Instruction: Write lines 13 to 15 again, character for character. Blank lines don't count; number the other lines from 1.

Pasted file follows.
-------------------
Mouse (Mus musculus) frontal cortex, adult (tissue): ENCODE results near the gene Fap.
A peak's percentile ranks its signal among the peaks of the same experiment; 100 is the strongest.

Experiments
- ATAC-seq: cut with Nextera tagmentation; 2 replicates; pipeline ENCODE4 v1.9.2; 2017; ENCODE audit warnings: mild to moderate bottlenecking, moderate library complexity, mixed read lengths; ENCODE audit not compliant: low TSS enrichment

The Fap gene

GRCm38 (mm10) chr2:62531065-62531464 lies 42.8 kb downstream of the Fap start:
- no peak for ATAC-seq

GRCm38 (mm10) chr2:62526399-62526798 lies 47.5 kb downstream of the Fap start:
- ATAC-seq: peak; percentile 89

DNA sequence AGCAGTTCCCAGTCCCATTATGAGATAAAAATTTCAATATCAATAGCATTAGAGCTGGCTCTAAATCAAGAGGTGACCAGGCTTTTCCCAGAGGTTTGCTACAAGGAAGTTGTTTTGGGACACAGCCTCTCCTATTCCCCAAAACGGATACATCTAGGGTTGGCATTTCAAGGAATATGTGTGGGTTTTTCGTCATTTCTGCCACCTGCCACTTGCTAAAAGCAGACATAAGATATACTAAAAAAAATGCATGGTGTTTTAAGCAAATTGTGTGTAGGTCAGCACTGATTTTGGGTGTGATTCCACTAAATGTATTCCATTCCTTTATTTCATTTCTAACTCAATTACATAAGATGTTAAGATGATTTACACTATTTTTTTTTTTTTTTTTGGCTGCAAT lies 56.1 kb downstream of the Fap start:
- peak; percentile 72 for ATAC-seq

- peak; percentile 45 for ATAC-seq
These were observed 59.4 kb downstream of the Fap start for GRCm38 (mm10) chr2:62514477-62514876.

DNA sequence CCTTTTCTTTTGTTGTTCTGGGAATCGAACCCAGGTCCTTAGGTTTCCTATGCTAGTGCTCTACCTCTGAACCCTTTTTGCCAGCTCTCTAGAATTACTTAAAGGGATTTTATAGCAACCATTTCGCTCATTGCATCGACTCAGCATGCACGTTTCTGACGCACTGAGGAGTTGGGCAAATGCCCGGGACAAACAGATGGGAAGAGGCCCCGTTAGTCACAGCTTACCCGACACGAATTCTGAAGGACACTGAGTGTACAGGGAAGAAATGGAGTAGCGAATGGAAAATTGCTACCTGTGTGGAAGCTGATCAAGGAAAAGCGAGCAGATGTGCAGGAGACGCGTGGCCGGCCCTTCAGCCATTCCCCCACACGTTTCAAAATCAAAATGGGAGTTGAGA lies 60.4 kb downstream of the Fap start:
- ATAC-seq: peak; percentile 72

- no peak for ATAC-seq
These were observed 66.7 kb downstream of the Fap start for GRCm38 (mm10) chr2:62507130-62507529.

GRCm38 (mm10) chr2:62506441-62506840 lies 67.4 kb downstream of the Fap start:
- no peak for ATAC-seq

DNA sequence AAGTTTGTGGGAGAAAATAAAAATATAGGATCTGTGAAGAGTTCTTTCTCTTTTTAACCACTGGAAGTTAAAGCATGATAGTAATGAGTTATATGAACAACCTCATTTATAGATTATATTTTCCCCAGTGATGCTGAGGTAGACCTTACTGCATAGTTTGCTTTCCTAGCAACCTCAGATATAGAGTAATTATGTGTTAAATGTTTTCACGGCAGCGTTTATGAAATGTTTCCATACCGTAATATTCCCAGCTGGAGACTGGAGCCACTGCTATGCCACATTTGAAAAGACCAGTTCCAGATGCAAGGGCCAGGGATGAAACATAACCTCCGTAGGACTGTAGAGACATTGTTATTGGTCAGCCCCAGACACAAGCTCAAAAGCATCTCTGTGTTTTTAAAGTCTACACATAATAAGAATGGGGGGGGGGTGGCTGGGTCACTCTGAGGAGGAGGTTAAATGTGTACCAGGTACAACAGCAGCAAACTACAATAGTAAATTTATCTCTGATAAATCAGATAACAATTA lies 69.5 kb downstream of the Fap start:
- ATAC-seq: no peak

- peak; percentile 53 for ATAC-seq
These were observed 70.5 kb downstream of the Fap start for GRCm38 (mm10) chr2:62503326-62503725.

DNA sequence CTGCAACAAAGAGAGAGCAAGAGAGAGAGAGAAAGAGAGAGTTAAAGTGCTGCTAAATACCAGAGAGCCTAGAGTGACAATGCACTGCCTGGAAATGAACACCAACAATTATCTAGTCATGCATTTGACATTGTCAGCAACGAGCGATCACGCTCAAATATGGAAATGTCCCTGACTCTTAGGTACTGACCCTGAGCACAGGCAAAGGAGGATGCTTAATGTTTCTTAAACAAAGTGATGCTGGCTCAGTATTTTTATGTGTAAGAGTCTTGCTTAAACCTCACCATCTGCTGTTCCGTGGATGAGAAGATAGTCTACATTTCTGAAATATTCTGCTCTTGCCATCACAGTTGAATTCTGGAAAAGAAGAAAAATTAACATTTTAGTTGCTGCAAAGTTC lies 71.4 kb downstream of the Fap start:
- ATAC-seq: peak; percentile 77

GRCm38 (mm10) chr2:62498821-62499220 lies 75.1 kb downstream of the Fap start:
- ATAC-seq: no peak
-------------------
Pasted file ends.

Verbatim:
These were observed 59.4 kb downstream of the Fap start for GRCm38 (mm10) chr2:62514477-62514876.

DNA sequence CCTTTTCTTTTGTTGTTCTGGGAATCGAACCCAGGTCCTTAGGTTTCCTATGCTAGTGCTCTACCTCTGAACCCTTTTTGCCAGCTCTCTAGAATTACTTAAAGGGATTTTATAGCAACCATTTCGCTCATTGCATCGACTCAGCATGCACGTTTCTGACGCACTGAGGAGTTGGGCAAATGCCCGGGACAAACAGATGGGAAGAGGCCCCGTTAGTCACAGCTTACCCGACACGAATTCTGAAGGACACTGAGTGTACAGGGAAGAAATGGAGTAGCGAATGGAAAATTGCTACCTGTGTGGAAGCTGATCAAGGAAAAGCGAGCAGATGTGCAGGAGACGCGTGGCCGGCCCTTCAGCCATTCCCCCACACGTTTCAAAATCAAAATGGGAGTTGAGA lies 60.4 kb downstream of the Fap start:
- ATAC-seq: peak; percentile 72